The Swell Maps were one of my favorite bands of the punk era – I listened to “Read About Seymour” over and over as a teen - and I have tried to follow and collect Sudden’s amazingly prolific output since. Not only an inspired musician, Sudden was a gifted and thoughtful writer as well – his site is well worth exploring.
You can also find an array of Nikki Sudden downloads from his myriad projects there.
In a hollow age of Pete Doherty playing it up for the tabloids and various young bands cribbing the sounds of the late-seventies, it is especially poignant that we seem to be losing many of the true pioneers and iconoclasts recently – Joe Strummer and several Ramones come immediately to mind.
I’m at a loss for time right now, so check out the Pitchfork announcement after the jump.
Nikki Sudden Dead at 49 Scott Plagenhoef and David Nadelle report:
Nikki Sudden, former co-leader of the Swell Maps and the Jacobites and an accomplished solo artist, has died at the age of 49.
The inspirational rock veteran, born Nicholas Godfrey, passed away Sunday in New York, where he had performed a free show billed as the "Farewell New York Bash". Sudden and his brother, Kevin Paul Godfrey (aka Epic Soundtracks), formed the first iteration of the band that eventually became known as Swell Maps in their early teens in 1972, but the group didn't issue its first single, the self-recorded, self-released "Read About Seymour", until 1978. The record sold briskly, leading the band to perform a session for John Peel. The day after it was broadcast, Rough Trade shop owner Geoff Travis stopped Sudden in the street and offered to purchase the remainder of the singles. Along with Scritti Politti and Desperate Bicycles, the Swell Maps became the embodiment of punk's DIY aesthetic, and "Read About Seymour" was one of the most successful attempts to demystify and democratize the process of creating music, turning a lack of professionalism from a hindrance into a go-for-broke virtue. Loving the manic energy of T. Rex and the sonic experimentalism of Can in equal measures, Swell Maps forged a chaotic, charming blend of pop and noise. They released two albums on Travis' Rough Trade label, A Trip to Marineville (1979) and Jane From Occupied Europe (1980), as well as a handful of singles before disbanding.
Throughout the 1980s and 1990s, Sudden released a series of diverse but often spotty records as a solo artist and with his band the Jacobites. He worked mostly with fellow Jacobite Dave Kusworth and his brother, Epic Soundtracks, until the latter's 1997 death, and collaborated with members of R.E.M., Sonic Youth, and Wilco. Much of Sudden's work throughout this period has a languid feel, showing off a woozy, bluesy Stones and Faces influence. His solo material reveals the depths of his love for Johnny Thunders, Keith Richards, and Ronnie Wood but still carries the loose, freewheeling feel of his Swell Maps work. A frequent rock scribe whose writing appeared in Mojo among other publications, Sudden had nearly completed a biography of Wood at the time of his death.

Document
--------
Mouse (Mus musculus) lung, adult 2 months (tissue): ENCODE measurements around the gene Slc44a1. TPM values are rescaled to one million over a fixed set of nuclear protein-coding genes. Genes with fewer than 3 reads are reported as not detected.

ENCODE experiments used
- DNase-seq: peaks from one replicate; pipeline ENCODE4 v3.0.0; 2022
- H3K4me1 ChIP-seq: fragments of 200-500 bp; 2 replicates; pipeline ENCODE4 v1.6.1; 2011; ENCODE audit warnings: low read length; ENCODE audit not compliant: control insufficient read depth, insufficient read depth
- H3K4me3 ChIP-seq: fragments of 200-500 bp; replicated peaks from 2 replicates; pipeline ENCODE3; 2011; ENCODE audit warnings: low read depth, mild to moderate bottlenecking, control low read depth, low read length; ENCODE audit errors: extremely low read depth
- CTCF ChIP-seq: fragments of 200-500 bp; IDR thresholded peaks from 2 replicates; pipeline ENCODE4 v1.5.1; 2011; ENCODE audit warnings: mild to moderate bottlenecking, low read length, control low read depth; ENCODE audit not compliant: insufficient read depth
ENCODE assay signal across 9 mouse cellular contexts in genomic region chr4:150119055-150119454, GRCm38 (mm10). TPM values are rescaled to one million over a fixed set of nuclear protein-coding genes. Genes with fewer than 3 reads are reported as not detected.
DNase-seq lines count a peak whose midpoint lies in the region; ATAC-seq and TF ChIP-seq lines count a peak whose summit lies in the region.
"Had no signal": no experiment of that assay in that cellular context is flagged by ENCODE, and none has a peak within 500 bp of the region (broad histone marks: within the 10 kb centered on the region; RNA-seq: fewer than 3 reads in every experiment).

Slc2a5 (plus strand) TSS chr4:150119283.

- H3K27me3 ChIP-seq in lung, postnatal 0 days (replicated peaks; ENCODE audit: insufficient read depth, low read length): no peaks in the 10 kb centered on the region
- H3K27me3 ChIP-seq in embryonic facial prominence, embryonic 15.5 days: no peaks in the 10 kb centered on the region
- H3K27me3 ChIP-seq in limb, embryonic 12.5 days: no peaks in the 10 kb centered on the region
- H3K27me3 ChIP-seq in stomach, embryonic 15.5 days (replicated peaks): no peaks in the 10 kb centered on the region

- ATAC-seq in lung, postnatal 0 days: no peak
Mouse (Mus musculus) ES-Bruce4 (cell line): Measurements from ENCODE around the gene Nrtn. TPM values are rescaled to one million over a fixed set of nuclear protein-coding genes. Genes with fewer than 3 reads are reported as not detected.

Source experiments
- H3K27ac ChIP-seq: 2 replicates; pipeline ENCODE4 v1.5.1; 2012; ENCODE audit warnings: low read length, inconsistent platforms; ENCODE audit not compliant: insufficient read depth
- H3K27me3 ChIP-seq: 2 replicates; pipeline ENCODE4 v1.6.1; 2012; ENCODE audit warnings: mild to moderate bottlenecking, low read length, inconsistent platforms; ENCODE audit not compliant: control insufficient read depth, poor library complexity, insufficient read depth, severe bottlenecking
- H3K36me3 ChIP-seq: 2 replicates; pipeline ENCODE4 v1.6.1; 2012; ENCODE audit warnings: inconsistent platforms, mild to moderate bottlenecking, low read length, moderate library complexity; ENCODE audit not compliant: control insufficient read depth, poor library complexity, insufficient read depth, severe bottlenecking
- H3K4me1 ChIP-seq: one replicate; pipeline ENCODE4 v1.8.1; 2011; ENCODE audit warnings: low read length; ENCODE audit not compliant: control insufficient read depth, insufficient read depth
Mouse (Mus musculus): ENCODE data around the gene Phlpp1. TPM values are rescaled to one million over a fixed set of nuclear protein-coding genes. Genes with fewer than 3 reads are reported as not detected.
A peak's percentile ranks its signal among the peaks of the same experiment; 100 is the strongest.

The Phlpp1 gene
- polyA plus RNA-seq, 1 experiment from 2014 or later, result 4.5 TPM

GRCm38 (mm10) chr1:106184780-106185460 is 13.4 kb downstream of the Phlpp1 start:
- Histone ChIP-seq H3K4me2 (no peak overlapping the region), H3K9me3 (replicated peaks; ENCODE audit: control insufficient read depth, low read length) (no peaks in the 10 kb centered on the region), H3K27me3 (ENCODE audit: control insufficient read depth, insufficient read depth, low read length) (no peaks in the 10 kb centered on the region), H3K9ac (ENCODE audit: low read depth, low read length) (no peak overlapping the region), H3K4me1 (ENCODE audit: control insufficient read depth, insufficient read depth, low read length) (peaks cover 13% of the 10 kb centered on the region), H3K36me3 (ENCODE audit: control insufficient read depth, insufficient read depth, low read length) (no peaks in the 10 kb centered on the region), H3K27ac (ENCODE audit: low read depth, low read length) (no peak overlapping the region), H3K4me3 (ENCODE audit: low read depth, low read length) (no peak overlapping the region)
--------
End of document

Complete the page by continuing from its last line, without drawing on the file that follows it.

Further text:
Earlier this decade, Secretly Canadian initiated an extensive Nikki Sudden reissue campaign, releasing not only expanded versions of the two Swell Maps LPs, but upwards of a half-dozen of his post-SW works. In each case, the records were remastered and included extensive liner notes. In addition, Secretly Canadian released Sudden's underrated 2004 LP Treasure Island, which features appearances by Faces keyboardist Ian McLagan and former Stones guitarist Mick Taylor. Sudden began recording in his bedroom and forged a career out of it through will and enthusiasm at a time when well-honed craft and access to a studio were considered the only routes to making music. T
hroughout his life, Sudden continued to forge his own destiny, carrying himself as a rock star despite his lack of mainstream success. He was proof that, in a post-punk music environment, fame and the ability to connect with listeners are relative, and that even if his heroes-- Marc Bolan, Keith Richards-- were mostly household names, large-scale success and fortune weren't necessary to inspire devotion and wonderment. "I dress and act like a star because I am one-- even if only in the eyes of a few," Sudden told Buffalo alt-weekly Art Voice. Unlike many of his punk contemporaries, Sudden continued to inspire such devotion throughout his career.
According to reports, he fittingly spent the final hours of his life playing a free, ramshackle, loose show, covering T. Rex and the Velvet Underground, climbing a stage to live his rock star dreams and channeling his heroes, and asking nothing from his audience in return.
According to Billboard.com, Sudden recently finished a new solo album, The Truth Doesn't Matter. The Jacobites will play a previously scheduled show in London on Wednesday, March 29, as a memorial for Sudden. On May 8, Overground Records will release Wastrels and Whippersnappers, a 23-song collection of early Swell Maps recordings. Compiled by Swell Maps bassist Jowe Head, the disc features all previously unreleased material, including home demos of their second single, "Dresden Style", as well as "Harmony in Your Bathroom", "Vertical Slum", "Full Moon in My Pocket", and "Blam" from A Trip to Marineville.